"If two planes leave the same airport at 1 PM, how many miles apart will they be at 3 PM if..."
Scar the Math Terrorist even starts off his first phone conversation with police by saying, "I want to play a game," meaning that Saw ripped off Scream which ripped off Die Hard With a Vengeance. And they say that action films are unimaginative. (By the way, the terrorist's name is "Simon". As in "Simon says". And if you think he doesn't use that exact phrase OVER AND OVER AGAIN during the film, you haven't seen enough action movies from the 80s and 90s.)

Suddenly, though, about an hour in, the director, the writers, or fucking Bruce Willis himself seems to say, "Enough of this shit, let's just start shooting each other and blowing shit up!" And that's what happens. The film becomes a full-scale Die Hard film, with a ridiculous body count, McClane buddying up with blue collar workers like he always does (most notably, a dump truck driver), explosions galore, a crazy plot twist that is followed by a much more believable plot twist.

The writers make the strange decision to keep McClane married, even though he has the most troubled, yet mutually apathetic marriage ever. McClane hasn't talked to his wife for a year- they argued and he just never called her back, he says (seems legit)- and they leave the film with a glimmer of hope of the two reconciling again. Why? So the romantics in the theater could say, "Oh, how nice! Their terribly unhealthy non-marriage might continue, after all! Maybe he'll finally see his kids after a year!" You turn McClane into an alcoholic in this one; why not turn him into an unrepentant, tail-chasing poon-hound while you're at it?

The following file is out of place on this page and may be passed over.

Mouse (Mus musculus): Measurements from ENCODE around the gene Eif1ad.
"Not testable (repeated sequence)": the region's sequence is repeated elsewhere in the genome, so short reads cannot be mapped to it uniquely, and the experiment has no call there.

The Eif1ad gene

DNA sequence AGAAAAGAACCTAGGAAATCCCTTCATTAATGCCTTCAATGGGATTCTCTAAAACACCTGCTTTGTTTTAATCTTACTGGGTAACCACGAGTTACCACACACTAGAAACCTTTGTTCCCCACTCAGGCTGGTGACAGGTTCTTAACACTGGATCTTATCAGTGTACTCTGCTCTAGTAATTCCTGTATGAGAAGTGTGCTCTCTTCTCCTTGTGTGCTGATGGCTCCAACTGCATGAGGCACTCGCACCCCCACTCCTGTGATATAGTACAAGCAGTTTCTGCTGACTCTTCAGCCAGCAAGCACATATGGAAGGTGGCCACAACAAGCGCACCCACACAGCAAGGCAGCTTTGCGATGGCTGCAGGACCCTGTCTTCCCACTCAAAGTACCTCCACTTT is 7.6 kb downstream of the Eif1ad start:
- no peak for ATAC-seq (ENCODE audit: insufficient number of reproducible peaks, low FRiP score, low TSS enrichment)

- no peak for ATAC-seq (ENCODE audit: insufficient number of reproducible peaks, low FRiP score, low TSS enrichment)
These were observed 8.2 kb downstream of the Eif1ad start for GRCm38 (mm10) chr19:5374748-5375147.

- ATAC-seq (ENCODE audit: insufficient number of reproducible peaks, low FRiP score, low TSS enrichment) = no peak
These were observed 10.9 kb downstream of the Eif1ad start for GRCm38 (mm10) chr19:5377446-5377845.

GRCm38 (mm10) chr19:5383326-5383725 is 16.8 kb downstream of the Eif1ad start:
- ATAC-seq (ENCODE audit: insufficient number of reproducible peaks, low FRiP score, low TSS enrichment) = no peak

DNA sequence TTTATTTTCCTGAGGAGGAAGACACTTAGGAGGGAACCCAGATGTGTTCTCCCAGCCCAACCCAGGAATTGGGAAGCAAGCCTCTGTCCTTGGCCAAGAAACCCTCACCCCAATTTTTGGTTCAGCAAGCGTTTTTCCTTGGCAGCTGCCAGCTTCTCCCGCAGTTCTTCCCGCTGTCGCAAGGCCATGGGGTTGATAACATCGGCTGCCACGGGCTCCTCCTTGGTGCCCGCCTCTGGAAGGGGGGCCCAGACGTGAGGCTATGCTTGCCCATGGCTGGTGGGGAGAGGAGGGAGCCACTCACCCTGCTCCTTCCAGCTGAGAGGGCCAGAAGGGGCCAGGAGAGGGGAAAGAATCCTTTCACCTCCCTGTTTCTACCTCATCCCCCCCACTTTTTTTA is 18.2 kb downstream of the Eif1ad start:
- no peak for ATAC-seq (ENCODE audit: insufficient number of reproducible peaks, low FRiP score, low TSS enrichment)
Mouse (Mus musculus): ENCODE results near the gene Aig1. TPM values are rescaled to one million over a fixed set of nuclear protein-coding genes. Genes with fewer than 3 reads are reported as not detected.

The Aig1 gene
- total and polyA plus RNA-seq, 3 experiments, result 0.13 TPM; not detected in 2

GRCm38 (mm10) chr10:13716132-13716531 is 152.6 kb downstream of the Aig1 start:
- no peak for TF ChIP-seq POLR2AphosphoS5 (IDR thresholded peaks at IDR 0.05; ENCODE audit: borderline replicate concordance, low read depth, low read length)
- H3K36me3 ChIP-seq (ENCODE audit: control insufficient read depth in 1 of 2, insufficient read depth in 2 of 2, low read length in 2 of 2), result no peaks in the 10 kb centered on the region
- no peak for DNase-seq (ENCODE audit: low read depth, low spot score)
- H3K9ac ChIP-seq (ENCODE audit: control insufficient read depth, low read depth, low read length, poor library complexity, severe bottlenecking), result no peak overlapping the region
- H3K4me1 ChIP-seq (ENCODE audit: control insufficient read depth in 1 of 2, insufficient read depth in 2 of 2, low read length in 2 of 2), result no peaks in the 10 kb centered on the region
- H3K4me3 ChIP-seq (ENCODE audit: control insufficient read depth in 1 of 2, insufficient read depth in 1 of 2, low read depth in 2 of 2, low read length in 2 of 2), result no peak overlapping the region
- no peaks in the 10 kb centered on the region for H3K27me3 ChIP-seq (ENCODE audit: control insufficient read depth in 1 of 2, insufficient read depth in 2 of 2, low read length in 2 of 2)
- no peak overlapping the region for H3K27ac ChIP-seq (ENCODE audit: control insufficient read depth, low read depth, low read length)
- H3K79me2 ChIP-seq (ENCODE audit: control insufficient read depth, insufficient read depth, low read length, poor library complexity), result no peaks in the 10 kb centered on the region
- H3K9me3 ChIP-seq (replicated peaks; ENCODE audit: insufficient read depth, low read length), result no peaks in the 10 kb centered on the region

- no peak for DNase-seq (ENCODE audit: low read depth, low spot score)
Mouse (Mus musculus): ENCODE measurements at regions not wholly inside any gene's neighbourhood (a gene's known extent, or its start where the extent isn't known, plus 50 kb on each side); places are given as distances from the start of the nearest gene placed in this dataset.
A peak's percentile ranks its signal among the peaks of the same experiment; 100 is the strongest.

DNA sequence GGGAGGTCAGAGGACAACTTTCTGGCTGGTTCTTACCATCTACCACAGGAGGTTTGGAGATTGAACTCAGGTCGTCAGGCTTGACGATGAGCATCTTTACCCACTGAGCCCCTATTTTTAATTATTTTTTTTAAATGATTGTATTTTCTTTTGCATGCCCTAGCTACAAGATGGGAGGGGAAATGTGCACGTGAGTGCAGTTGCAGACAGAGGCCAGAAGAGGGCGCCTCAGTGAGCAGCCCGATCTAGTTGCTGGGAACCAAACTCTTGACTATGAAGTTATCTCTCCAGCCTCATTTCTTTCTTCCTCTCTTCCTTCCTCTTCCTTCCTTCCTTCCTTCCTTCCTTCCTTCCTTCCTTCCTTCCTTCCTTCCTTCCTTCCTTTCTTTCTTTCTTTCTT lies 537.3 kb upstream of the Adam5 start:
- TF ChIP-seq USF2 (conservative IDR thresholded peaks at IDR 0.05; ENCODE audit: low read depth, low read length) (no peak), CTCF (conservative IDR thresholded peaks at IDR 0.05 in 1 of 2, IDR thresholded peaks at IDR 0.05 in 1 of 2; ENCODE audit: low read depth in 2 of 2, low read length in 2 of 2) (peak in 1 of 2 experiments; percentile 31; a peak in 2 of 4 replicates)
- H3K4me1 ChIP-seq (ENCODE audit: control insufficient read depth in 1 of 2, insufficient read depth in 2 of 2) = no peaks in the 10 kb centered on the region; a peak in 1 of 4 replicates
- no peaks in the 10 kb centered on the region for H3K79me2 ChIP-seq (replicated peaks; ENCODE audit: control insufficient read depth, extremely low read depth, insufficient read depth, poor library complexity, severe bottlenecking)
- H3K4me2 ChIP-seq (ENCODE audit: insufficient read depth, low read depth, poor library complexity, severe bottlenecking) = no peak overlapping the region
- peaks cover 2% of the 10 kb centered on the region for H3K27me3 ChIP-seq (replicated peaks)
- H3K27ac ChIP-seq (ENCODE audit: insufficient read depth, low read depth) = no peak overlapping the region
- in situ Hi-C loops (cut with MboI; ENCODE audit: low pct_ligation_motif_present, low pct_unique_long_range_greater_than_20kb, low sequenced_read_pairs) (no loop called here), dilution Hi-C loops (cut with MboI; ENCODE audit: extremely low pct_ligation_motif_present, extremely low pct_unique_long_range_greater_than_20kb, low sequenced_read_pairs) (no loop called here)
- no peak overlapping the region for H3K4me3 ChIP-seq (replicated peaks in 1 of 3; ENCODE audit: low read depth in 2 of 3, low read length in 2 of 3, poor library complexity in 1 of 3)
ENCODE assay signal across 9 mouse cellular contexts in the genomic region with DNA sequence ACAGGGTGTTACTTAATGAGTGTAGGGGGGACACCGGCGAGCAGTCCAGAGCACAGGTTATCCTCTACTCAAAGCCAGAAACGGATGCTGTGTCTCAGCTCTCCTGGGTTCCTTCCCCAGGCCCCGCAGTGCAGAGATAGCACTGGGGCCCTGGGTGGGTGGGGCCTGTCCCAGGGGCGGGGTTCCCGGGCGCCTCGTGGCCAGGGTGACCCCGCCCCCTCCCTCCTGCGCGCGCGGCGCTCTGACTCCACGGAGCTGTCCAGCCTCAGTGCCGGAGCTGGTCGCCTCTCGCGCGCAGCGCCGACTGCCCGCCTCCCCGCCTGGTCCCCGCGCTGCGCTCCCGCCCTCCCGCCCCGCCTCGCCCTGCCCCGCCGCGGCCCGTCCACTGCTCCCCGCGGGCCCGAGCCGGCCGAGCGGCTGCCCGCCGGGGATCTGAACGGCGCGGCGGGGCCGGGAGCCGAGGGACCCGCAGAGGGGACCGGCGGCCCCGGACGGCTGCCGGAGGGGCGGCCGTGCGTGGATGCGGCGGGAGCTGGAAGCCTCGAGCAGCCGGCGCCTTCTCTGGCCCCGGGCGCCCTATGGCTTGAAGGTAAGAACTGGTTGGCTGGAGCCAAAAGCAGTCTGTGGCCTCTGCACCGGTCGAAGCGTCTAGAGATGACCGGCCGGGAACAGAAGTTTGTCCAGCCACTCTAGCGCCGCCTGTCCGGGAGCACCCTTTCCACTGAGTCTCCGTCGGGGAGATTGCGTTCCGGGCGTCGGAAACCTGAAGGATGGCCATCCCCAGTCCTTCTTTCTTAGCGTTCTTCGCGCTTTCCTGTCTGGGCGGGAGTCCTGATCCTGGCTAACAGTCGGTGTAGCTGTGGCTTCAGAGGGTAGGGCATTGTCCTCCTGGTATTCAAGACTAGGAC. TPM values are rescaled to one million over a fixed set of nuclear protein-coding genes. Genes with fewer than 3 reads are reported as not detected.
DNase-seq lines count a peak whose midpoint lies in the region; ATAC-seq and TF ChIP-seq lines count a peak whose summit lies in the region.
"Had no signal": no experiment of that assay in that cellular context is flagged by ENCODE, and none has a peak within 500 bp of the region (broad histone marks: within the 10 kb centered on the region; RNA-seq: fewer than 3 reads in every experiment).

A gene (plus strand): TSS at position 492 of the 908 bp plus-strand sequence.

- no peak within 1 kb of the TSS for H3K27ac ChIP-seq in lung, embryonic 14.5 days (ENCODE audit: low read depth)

The acting, especially by Willis and Jackson, is sturdy and their interactions are entertaining and often funny. Furthermore, while the action sequences are just as ridiculous and expertly done as in the second film, new director John McTiernan shows a flair for composition during the film's many scenes where nothing is blowing up that his predecessor, Renny Harlin, lacked. Exhibit A: the great bird's-eye view we get of cops scrambling around on the streets below to solve Simon's latest riddle, which pans out to give us our first glimpse of Simon himself (47 minutes in!) as he smugly surveys the chaos he's caused.

Die Hard With a Vengeance is in some ways more flawed than Die Hard 2, yet ends up being a more enjoyable experience, nonetheless. Maybe it's because there's finally some tension between McClane and one of his obligatory black sidekicks. Maybe it's because they dialed down the unnecessary subplots with secondary characters, or the number of secondary characters themselves. Or maybe I enjoy story problems more than I care to let on. Grade: B+.